VaccineXpress: Installment 1
Anya Aggarwal, Johns Hopkins University
Vaccines are one of the great population Health tools developed to prevent a number of diseases. The diseases that vaccines can prevent range from measles, mumps, polio, flu, hepatitis, to certain types of cancer. While vaccines are great population health management tools, the management and administration of vaccines can be a challenge for manufacturers, providers, health systems and the government.
When people hear the word “vaccines” they normally think of huge, painful needles that look like something out of their nightmares. To a patient, the nurses or doctors bring the dreaded needle into the room seemingly out of nowhere, already prepped and ready to be administered. But actually, the process of getting the vaccine from creation to a patient is quite intricate and meticulous.
The VaccineXpress articles will be released as a series explaining the process by which the CDC manages distribution of vaccines by interacting with vaccine providers and a whole chain of other key players in the healthcare industry. This first installment will provide a foundation by discussing the basic structure of the vaccine database and explaining key components of vaccine labeling.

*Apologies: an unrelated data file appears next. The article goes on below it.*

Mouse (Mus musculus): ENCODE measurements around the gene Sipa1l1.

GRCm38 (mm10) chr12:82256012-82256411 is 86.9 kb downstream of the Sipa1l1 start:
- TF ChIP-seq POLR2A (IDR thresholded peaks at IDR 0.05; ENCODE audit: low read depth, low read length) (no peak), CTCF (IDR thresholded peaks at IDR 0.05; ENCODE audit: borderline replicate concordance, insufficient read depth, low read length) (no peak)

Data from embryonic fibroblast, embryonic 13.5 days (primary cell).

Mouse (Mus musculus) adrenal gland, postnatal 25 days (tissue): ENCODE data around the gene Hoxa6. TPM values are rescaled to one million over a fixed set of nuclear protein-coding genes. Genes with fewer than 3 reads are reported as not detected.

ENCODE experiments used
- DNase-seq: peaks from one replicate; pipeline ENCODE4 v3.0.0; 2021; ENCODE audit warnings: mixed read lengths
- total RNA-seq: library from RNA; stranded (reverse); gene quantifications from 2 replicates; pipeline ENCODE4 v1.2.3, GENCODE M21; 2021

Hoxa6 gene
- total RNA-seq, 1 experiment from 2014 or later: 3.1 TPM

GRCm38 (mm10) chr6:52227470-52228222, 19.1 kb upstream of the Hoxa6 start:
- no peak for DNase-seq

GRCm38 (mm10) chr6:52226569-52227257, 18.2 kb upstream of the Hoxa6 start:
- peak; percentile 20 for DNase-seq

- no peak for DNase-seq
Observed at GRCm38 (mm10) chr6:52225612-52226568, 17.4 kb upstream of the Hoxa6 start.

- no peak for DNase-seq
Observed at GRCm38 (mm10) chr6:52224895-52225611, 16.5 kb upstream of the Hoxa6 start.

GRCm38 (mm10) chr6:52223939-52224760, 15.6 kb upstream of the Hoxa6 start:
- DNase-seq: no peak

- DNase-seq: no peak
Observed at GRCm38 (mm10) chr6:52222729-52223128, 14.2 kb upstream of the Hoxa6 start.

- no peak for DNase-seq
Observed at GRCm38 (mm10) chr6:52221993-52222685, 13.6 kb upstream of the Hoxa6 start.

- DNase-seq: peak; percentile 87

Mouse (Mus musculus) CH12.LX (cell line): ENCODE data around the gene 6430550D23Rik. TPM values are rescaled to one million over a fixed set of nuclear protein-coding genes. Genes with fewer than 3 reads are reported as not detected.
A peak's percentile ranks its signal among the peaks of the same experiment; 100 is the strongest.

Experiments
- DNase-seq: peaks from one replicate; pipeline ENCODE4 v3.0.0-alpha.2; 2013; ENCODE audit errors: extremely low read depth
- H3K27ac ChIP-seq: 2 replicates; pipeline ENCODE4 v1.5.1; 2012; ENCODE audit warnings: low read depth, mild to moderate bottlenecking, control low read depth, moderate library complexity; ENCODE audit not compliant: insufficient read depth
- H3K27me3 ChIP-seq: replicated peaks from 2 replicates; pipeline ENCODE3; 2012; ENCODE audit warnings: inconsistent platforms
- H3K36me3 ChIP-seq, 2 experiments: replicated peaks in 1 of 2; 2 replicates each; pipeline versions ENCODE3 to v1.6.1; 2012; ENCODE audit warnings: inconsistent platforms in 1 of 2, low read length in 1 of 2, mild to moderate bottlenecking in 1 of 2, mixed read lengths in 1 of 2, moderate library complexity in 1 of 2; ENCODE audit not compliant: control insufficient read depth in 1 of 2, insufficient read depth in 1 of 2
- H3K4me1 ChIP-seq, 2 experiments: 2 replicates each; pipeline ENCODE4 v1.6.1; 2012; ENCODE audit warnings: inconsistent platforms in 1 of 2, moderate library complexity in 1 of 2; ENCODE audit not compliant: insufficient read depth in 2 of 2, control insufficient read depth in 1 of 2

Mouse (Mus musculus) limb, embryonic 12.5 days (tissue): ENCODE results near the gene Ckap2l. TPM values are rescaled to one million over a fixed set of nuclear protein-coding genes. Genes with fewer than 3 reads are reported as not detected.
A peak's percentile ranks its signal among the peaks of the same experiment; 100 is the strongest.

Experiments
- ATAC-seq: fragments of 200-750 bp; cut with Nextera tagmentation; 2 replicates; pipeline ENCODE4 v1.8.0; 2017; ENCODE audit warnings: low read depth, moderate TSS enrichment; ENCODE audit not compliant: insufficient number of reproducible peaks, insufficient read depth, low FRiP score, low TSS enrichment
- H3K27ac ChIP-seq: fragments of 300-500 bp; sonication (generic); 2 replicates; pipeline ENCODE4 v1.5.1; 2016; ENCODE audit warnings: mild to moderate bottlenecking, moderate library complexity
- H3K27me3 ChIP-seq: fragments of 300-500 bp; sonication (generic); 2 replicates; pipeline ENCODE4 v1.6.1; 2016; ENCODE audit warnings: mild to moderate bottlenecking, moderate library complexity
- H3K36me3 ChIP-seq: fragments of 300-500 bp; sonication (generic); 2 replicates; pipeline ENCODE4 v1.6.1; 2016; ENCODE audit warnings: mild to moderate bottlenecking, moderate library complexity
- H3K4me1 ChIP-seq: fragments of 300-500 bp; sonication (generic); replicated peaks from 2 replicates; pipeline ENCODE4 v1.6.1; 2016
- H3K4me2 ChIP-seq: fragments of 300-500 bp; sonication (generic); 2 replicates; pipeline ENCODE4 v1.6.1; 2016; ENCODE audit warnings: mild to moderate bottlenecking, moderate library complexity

Some History on Vaccine Inventory Management by the CDC:
The so-called “life cycle” of a vaccine includes very important but often unrecognized processes: data management and regulation. Much like the way a grocery store logs inventory of its produce, or a shipping warehouse does of its products, the CDC (Center for Disease Control and Prevention) and vaccine manufacturers work together to maintain a detailed log of every vaccine created and administered. It is important to note that the CDC manages public vaccines that are provided at no cost to patients who are part of the Vaccines for Children (VFC) program, or who do not have insurance and receive vaccines through public health programs. Other private vaccines are purchased by health systems, providers, and pharmacies, administered to patients, and are then billed to the patient or their insurance company by the owning entity.